13. 24. <ul><li>Neuro epithelial tumours </li></ul><ul><li>gliomas </li></ul><ul><li>- astrocytomas </li></ul><ul><li>- oligodendroglioma </li></ul><ul><li>- ependymoma </li></ul><ul><li>- choroid plexus tumour </li></ul><ul><li>pineal tumours </li></ul><ul><li>nuronal tumours </li></ul><ul><li>- ganglioglioma </li></ul><ul><li>- gangliocytoma </li></ul><ul><li>- neuroblastoma </li></ul><ul><li>medulloblastoma </li></ul><ul><li>Nerve sheath tumours </li></ul><ul><li>- acoustic neuroma </li></ul><ul><li>Meningeal tumours </li></ul><ul><li>- meningioma </li></ul><ul><li>Pituitary tumours </li></ul><ul><li>- germ cell tumour </li></ul><ul><li>- germinoma </li></ul><ul><li>- teratoma </li></ul><ul><li>Lymphoma </li></ul><ul><li>Tumour like malformations </li></ul><ul><li>- craniopharyngioma </li></ul><ul><li>- epidermoid tumour </li></ul><ul><li>- dermoid tumour </li></ul><ul><li>- colloid cyst </li></ul><ul><li>Metastatic tumours </li></ul><ul><li>Contageous extention from regional tumour: </li></ul><ul><li>- glomus tumour </li></ul>
  14. 25. <ul><li>Chromosomal anomalies: von Recklinghausen’s disease </li></ul><ul><li>Immunosuppression: primary CNS lymphoma </li></ul><ul><li>Addition of oncogenes in genome and loss of normally occurring tumour suppresser genes. </li></ul><ul><li>Mutation in p53 tumour suppresser gene: astrocytoma and meningioma </li></ul><ul><li>Cranial irradiation: for tenia capitis leads to astrocytoma and meningioma </li></ul>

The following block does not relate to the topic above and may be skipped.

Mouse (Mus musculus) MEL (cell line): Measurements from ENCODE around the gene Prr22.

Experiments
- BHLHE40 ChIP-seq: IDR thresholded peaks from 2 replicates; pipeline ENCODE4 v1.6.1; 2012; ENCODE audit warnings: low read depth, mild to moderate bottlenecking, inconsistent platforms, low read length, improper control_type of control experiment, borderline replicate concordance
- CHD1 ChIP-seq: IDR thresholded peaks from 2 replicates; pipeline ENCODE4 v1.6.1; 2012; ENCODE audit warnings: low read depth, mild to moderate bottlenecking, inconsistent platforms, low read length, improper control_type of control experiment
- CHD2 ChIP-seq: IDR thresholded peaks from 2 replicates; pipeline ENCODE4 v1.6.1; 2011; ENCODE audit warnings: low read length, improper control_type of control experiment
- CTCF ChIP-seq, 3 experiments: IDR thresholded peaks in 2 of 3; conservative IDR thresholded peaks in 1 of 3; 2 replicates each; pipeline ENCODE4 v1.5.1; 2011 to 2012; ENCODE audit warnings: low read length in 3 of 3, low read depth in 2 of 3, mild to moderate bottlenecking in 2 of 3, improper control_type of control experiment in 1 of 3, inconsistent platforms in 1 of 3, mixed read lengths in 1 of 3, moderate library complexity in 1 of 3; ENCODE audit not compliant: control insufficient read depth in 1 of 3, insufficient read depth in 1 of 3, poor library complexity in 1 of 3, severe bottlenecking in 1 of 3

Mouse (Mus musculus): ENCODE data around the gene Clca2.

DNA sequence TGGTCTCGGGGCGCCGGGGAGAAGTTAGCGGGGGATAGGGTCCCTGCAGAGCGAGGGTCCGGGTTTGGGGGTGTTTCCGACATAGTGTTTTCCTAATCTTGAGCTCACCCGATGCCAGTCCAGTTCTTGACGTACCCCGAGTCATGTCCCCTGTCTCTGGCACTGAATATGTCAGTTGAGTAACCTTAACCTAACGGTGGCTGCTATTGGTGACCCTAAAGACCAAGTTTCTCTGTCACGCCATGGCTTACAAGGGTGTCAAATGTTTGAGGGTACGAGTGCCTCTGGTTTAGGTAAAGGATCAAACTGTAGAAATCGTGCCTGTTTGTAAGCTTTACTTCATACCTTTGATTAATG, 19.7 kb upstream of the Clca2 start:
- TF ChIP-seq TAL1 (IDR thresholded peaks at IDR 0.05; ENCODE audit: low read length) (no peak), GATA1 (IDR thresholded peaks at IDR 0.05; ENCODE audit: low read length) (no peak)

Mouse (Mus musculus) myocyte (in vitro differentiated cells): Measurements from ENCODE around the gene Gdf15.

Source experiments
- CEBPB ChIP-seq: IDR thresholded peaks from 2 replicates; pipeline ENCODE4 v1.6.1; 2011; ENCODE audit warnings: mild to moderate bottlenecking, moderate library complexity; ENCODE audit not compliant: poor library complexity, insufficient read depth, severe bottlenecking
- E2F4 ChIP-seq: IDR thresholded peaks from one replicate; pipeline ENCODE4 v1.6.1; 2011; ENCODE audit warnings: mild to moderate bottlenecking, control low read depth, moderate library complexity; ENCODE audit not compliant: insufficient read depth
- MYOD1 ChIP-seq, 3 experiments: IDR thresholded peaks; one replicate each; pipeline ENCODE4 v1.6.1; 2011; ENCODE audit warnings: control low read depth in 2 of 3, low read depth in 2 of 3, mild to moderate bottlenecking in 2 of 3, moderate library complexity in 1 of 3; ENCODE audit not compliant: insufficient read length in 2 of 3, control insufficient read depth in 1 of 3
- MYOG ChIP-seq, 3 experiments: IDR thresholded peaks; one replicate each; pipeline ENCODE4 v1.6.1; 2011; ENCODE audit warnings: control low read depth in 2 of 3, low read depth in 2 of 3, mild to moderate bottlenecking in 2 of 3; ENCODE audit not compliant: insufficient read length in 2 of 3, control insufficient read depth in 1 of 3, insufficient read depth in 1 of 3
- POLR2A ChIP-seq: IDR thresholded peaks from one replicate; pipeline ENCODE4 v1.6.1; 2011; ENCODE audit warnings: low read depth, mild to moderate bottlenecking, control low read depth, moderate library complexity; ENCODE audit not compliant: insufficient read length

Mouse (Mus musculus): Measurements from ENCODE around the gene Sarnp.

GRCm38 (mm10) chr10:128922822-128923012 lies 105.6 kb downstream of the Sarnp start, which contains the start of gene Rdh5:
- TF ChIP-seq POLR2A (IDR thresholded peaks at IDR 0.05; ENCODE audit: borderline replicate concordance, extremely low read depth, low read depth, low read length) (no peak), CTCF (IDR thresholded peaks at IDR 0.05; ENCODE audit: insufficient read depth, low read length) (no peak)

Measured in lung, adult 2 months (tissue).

15. 26. supratentorial adults % Children(<15yrs % Anaplastic astrocytoma 347 40 5 7 meningioma 134 15 - - Metastasis 105 12 - - astrocytoma 73 8 5 7 Pituitary adenoma 31 4 - - craneopharyngioma 13 1 9 13 oligodendroglioma 9 1 1 1 Colloid cyst 4 <1 - - lymphoma 2 <1 - - others 11 1 6 9
  16. 27. Infratentorial adults % Children % neuroma 50 6 - metastasis 39 4 - haemangioblastoma 17 2 - astrocytoma 12 1 19 27 meningioma 12 1 - medulloblastoma 6 <1 17 24 Dermoid/ epidermoid 3 <1 1 1 ependymoma 4 6 others 8 1 3 3
  17. 28. <ul><li>Symptoms tend to develop insidiously, gradually progressing over few weeks or years. </li></ul><ul><li>Occasionally tumour present acutely due to haemorrhage or the development of hydrocephalus. </li></ul><ul><li>supratentorial infratentorial </li></ul><ul><li>tumour tumour </li></ul><ul><li>sings and symptoms </li></ul><ul><li>Mass of ICP and brain shift CSF </li></ul><ul><li>Effects outflow </li></ul><ul><li>tentorial tonsillar obstruction </li></ul><ul><li>herniation herniation </li></ul><ul><li>Focal epilepsy </li></ul><ul><li>Damage </li></ul><ul><li>damage function </li></ul><ul><li>Cr N. damage I-VI cerebral cerebellar Cr N. damage III- XII </li></ul>